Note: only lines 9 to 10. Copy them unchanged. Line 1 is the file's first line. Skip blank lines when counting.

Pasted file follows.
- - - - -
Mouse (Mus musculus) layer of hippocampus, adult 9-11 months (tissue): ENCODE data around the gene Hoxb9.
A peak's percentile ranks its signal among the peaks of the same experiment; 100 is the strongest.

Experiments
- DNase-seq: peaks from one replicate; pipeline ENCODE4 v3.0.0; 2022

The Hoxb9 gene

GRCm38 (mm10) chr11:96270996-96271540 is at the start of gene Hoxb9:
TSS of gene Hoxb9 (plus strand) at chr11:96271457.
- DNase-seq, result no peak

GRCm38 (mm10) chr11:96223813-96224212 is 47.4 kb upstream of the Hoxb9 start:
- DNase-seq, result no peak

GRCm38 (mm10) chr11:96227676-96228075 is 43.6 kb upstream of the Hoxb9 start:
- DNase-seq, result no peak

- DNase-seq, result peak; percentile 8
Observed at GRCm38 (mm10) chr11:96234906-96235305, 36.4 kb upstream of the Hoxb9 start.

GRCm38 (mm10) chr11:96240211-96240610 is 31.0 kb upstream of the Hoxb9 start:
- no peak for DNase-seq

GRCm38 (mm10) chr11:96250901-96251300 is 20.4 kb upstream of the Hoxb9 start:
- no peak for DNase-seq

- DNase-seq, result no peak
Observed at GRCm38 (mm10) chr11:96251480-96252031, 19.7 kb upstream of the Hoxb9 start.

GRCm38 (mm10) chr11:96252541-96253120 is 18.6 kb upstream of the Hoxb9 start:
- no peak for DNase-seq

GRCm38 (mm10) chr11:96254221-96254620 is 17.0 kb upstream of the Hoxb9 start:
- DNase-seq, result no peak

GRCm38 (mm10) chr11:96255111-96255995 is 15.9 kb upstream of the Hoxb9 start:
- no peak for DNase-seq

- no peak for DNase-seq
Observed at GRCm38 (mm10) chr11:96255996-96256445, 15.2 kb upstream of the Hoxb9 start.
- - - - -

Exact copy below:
GRCm38 (mm10) chr11:96223813-96224212 is 47.4 kb upstream of the Hoxb9 start:
- DNase-seq, result no peak